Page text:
Today we drive past Glenshee and follow the magnificent Royal Deeside route who parallels the river Dee towards Aberdeen. This is a bit of a detour, but it’s a lot less boring than taking the A9 highway. Later on our way, we can see Balmoral Castle. This castle can be visited, unless a member of the British Royal family is staying here. In that case the castle is closed for the public (like it was when we arrived there). We drive further to Aberdeen.
Aberdeen's architecture is known for its use of granite, which has led to its nickname of the Granite City. This hard grey stone is one of the most durable materials available and helps to explain why the city's buildings look brand-new when they have been cleaned. Unlike other Scottish cities where mostly sandstone has been used, the buildings are not weathering and need very little maintenance on their masonry.
As we head back west to Aviemore, we enter the Scottish Highlands. The scenery is beautiful, and we stopped to visit Frasier Castle, Kildrummy Castle and Glenbuchat Castle. After a long day we finally arrive in Aviemore. Situated within the Cairngorms National Park, this city is known for its outdoor activities such as hiking and skiing.
The Scottish Highlands
Day 4: Aviemore - Ullapool (184mi/276km)
We drive north via Cawdor Castle and Kilravock Castle to the Culloden Battlefields. In 1746, there was a big battle here. Thousands of Scots were slaughtered by the English army. We continue our trip with a tour around Loch Ness, the most famous lake in the world. We didn’t see any monsters though. On the east side of the lake we visited Foyer Falls and had lunch in Fort Augustus. We continued to Urquhart Castle, a very beautiful ruïne, before driving further to Ullapool.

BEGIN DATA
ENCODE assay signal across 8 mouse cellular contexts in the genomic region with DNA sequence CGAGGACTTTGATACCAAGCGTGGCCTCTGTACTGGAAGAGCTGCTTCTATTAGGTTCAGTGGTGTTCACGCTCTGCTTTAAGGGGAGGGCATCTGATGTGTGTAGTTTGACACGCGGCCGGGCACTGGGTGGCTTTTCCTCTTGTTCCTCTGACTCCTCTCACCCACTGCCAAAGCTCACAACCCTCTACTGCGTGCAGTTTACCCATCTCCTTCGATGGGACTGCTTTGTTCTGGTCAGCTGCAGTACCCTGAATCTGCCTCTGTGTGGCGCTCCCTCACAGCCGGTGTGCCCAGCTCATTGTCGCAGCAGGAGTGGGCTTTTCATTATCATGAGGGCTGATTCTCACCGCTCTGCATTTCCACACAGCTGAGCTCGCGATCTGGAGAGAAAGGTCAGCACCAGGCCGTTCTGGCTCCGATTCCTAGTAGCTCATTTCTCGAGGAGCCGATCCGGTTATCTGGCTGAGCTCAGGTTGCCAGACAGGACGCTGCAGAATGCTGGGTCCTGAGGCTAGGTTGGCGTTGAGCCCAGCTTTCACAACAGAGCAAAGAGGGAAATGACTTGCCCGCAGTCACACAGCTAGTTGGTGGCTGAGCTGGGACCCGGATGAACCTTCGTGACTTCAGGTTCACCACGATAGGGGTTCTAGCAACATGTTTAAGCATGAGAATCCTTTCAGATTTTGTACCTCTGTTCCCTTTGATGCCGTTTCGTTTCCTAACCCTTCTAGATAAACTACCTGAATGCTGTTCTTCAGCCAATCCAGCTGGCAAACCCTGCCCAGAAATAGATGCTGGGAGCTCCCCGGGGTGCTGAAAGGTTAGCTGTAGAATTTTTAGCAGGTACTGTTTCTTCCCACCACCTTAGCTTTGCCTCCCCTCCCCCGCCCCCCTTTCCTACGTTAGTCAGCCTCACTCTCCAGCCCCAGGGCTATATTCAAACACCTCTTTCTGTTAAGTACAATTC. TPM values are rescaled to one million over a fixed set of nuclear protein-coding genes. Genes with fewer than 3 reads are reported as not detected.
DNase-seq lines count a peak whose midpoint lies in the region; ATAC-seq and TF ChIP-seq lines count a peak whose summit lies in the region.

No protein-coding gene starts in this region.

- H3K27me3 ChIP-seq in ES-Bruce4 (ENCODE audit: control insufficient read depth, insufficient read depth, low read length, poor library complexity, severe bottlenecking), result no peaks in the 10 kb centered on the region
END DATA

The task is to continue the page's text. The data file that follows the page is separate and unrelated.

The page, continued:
Urquhart Castle, with Loch Ness on the background
Day 5: Ullapool - Isle of Skye (238mi/357km)
This is the longest drive of our road trip. Today we drive through the Wester Ross region. We follow the A832 on the Southern bank of Little Loch Broom. The route takes us to the coast and past Loch Ewe, Loch Gairloch and Loch Maree. Then we start following the A896 to Upper Loch Torridon and Loch Shieldaig until we arrive at the exit to Applecross. This is a hardened dirt track and very cool to drive on. At the remote Applecross peninsula we visit the harbor before taking the infamous Bealach na Ba, or cattle road to the East. This road was until the late seventies the only way into Applecross. It’s the second highest road in Scotland, and with its steep sections of over 20% and hairpin turns it needed some Alpine know-how to get it constructed.
Bealach na Ba
After this adventure we arrive at Scotland’s most photographed building: Eilean Donan Castle. This 13th century castle was built on an island at Loch Duich to protect the region from Vikings. The castle was renovated in the 20th century and is now open to public. It was also featured in many movies such as Highlander and James bond: The World Is Not Enough.
Eilean Donan Castle
Next stop on our route is Plockton, where we can see some palm trees. These trees were imported from New-Zealand and can survive here due to the mild sea climate. We drive further to Kyle Of Lochalsh where we take the Skye Bridge to The Isle Of Sky.
Day 6: The Isle of Skye
The Isle of Skye is Scotland’s biggest tourist destination after Edinburgh. Some say that Skye is conclusive proof that, sometimes, God was just showing off. And we can only agree with them.
The island’s coastline is littered with bays, sea arches, stacks, caves, massive cliffs, waterfalls, fossils and tidal islands. Enough to keep you busy exploring for a while.
After we visiting the coast, there is still plenty to see inland. There are mountain ranges like the Cuillin and the Red Hills. In the north-east we find the Trotternish Peninsula, with the world famous ridge or escarpment that forms its backbone.
The Sleat peninsula to the south offers a different sort of scene. Lush, wooded glens and a mild climate give the area a look more of south-west England than north-west Scotland.
The isle of Skye
After exploring Skye we drive back to Glasgow, where we can take a flight home.